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A vision of life free of medication and disease: That’s all Olesya Khaletska had when she started her own company at the age of 23, without much capital, experience, or expertise. At first, it was just Olesya and her husband, Valentin Khaletskyi, in the company. Years of hard work and persistence later, they have created a whole network of medical centres and an effective support system for their clients.

Today, Khaletska’s company, Insuria LLC, manufactures and distributes portable, contactless devices for treatment, health, and preventive care. The company focuses on a range of therapies, including light, laser, and quantum therapies. One of its devices, under the brand Smarti System, is the Short Wellness Device, which contains 120 antiparasitic and therapeutic programmes focused on home treatment and prevention of some of the most common diseases. As a portable electromagnetic wave generator, it claims to offer antiparasitic and restorative therapy using resonant frequencies according to the methods of Rife, Clark, Voll, Schmidt, Morrel, and others.

Insuria LLC is well represented in Ukraine, with 24 partnership centres across the country, and two offices in Lviv. Over 30% of its products are exported.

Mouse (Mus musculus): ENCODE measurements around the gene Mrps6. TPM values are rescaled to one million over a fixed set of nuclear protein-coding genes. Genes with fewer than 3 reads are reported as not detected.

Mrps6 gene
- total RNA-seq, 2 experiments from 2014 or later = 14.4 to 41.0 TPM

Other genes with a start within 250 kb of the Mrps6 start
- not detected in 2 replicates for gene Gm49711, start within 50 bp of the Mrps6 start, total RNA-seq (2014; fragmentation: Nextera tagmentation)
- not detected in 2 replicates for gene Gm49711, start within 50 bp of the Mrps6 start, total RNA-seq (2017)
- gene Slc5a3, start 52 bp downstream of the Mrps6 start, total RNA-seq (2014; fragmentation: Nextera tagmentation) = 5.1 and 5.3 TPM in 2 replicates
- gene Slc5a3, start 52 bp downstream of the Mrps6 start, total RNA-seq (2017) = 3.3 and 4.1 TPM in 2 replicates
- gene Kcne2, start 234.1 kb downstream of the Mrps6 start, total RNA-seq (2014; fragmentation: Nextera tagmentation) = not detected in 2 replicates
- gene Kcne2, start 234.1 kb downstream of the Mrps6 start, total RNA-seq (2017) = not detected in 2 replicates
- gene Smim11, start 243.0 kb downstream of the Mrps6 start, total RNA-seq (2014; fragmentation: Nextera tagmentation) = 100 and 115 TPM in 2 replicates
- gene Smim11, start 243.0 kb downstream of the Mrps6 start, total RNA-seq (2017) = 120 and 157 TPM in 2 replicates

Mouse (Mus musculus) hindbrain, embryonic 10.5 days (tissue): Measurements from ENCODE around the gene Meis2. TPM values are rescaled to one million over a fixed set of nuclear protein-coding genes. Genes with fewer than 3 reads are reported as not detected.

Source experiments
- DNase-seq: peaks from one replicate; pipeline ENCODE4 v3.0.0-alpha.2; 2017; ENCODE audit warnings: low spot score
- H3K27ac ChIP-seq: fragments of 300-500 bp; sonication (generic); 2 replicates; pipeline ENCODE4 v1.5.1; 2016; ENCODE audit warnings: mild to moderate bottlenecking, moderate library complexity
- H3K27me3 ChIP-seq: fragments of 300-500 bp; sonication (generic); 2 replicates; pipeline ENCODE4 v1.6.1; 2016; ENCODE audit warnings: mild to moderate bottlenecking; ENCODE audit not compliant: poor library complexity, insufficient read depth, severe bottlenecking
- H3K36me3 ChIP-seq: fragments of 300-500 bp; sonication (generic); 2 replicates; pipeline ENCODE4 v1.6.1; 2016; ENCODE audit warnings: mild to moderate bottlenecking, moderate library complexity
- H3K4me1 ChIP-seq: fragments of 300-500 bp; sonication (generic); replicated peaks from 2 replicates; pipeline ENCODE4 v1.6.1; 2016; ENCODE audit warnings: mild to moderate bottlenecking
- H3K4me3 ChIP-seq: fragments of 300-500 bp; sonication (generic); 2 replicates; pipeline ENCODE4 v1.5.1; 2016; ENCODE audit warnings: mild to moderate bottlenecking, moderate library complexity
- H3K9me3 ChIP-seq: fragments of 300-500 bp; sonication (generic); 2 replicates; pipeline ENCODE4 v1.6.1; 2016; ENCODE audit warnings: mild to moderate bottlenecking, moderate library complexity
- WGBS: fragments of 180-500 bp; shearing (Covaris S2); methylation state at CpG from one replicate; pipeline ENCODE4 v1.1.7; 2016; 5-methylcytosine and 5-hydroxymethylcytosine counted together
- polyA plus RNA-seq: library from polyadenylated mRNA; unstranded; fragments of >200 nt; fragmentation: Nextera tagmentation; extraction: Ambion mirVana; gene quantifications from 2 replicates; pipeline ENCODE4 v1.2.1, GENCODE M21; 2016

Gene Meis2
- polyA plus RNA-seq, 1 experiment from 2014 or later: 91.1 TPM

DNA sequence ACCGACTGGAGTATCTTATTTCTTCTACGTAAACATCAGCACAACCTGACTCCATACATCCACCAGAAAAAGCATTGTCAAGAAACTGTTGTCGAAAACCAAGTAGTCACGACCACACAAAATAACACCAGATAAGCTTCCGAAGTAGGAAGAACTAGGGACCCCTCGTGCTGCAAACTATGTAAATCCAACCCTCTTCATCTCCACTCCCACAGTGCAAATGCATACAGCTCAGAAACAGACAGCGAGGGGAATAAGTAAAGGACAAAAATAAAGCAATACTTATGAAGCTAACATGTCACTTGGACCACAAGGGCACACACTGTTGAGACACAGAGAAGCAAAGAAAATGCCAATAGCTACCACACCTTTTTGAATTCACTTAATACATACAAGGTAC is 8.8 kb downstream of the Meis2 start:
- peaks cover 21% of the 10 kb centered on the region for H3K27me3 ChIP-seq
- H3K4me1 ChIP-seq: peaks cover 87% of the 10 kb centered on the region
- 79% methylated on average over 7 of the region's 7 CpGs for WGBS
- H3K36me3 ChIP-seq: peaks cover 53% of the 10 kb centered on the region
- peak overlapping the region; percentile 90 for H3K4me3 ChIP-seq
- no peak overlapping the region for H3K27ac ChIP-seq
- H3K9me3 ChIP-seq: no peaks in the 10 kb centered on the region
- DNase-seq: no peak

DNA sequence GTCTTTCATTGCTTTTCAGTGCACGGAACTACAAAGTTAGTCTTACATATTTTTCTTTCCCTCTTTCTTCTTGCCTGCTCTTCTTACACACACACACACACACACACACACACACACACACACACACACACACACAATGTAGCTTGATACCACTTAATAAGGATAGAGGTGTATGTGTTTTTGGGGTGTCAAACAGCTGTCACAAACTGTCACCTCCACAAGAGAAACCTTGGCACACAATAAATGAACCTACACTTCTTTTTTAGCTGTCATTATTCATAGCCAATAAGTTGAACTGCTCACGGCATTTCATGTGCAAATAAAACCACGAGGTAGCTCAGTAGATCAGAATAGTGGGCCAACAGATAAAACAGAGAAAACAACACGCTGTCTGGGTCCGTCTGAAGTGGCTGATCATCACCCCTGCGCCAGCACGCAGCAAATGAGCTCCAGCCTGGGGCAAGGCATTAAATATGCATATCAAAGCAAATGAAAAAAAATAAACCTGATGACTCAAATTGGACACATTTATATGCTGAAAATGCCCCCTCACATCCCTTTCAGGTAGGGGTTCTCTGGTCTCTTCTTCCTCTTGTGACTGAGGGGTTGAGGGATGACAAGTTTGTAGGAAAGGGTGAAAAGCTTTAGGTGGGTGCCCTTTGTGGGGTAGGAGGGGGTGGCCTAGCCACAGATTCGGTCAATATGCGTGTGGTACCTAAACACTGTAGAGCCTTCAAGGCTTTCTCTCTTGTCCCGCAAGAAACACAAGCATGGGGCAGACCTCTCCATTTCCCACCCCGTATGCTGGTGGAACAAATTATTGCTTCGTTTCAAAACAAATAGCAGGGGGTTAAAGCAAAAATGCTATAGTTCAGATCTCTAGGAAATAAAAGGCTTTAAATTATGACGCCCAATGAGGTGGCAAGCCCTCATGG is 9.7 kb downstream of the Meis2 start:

At the time of Russia’s full-scale invasion of Ukraine, the company had already begun to enter foreign markets, with ongoing negotiations and partners in UK and India that were supposed to buy their products.

“The first 2-3 months of the war were very difficult, everything just stopped.” Khaletska says, noting the company had to work hard to convince partners all over again that it was safe to buy their products in wartime.

The war forced us to take some steps back, which was a big challenge for the company.”

To boost the local market in Ukraine during the war, the company also started to make lower-priced models of its products. As life slowly returns back to normal, its clients are returning, and the company is moving forward again. But it will take a long time before Insuria LLC gets back to the position it was in before the COVID-19 pandemic and the war.